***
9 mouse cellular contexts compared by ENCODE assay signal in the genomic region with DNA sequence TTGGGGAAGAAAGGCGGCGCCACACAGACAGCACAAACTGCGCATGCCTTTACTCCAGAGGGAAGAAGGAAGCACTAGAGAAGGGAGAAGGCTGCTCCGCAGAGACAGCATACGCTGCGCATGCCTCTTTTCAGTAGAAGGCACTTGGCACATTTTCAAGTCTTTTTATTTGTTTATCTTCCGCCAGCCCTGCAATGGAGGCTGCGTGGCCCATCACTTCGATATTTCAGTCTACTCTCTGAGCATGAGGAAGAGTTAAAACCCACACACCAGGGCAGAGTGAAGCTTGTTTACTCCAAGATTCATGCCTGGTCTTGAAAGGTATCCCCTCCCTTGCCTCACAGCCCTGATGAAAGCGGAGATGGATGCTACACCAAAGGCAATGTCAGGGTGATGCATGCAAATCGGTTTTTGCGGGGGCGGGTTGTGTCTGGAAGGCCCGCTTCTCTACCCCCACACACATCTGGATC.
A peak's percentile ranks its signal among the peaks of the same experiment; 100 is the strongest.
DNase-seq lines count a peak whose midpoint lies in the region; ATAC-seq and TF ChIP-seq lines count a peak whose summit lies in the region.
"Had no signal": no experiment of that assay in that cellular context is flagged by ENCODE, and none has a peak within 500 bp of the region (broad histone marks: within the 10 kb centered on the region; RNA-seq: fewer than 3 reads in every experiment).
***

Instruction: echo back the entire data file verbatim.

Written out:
9 mouse cellular contexts compared by ENCODE assay signal in the genomic region with DNA sequence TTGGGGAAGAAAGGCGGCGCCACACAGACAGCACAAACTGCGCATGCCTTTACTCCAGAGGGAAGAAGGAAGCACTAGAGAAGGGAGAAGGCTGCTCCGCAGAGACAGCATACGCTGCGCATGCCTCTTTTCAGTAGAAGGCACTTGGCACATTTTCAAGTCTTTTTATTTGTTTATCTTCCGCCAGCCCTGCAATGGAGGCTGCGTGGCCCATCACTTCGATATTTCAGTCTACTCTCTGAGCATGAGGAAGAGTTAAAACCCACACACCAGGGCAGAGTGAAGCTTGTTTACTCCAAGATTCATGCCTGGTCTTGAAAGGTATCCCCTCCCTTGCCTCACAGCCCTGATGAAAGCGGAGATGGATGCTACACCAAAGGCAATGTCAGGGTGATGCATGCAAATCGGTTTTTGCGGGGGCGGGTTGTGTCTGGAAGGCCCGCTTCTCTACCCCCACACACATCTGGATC.
A peak's percentile ranks its signal among the peaks of the same experiment; 100 is the strongest.
DNase-seq lines count a peak whose midpoint lies in the region; ATAC-seq and TF ChIP-seq lines count a peak whose summit lies in the region.
"Had no signal": no experiment of that assay in that cellular context is flagged by ENCODE, and none has a peak within 500 bp of the region (broad histone marks: within the 10 kb centered on the region; RNA-seq: fewer than 3 reads in every experiment).